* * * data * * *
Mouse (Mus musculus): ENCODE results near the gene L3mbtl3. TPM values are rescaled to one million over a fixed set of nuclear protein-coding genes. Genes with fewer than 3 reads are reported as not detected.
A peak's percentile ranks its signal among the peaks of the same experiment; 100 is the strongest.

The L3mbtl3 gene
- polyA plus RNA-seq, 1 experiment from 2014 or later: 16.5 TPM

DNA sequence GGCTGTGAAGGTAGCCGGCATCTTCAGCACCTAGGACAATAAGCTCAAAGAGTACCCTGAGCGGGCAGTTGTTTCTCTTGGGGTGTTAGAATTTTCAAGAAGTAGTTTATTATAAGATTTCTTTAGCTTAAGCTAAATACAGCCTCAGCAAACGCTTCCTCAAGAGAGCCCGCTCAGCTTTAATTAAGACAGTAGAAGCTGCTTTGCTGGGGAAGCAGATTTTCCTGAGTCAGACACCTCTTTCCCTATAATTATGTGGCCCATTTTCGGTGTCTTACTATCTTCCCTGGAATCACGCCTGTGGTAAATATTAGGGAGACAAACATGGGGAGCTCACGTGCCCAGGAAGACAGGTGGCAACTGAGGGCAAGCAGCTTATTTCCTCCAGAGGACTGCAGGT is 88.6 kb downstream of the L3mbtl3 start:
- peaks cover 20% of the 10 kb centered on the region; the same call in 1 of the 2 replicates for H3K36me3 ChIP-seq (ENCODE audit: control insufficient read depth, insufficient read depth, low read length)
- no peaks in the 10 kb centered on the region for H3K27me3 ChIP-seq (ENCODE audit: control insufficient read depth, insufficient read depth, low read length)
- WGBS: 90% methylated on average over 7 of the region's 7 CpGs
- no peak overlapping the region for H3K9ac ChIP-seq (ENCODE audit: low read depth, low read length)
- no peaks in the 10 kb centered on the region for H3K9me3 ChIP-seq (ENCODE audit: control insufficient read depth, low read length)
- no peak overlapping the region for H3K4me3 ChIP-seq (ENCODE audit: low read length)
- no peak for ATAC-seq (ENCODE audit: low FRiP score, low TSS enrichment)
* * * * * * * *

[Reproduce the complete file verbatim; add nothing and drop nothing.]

Mouse (Mus musculus): ENCODE results near the gene L3mbtl3. TPM values are rescaled to one million over a fixed set of nuclear protein-coding genes. Genes with fewer than 3 reads are reported as not detected.
A peak's percentile ranks its signal among the peaks of the same experiment; 100 is the strongest.

The L3mbtl3 gene
- polyA plus RNA-seq, 1 experiment from 2014 or later: 16.5 TPM

DNA sequence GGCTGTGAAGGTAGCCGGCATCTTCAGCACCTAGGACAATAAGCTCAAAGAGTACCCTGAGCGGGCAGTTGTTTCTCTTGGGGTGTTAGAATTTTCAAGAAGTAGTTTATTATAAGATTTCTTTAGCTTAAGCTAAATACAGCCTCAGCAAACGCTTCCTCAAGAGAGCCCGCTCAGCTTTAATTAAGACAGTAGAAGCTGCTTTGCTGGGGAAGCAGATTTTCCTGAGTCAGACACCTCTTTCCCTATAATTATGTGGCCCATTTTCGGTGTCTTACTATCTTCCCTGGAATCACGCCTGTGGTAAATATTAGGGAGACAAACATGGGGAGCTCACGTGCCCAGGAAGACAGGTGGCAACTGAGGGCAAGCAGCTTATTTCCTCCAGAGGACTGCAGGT is 88.6 kb downstream of the L3mbtl3 start:
- peaks cover 20% of the 10 kb centered on the region; the same call in 1 of the 2 replicates for H3K36me3 ChIP-seq (ENCODE audit: control insufficient read depth, insufficient read depth, low read length)
- no peaks in the 10 kb centered on the region for H3K27me3 ChIP-seq (ENCODE audit: control insufficient read depth, insufficient read depth, low read length)
- WGBS: 90% methylated on average over 7 of the region's 7 CpGs
- no peak overlapping the region for H3K9ac ChIP-seq (ENCODE audit: low read depth, low read length)
- no peaks in the 10 kb centered on the region for H3K9me3 ChIP-seq (ENCODE audit: control insufficient read depth, low read length)
- no peak overlapping the region for H3K4me3 ChIP-seq (ENCODE audit: low read length)
- no peak for ATAC-seq (ENCODE audit: low FRiP score, low TSS enrichment)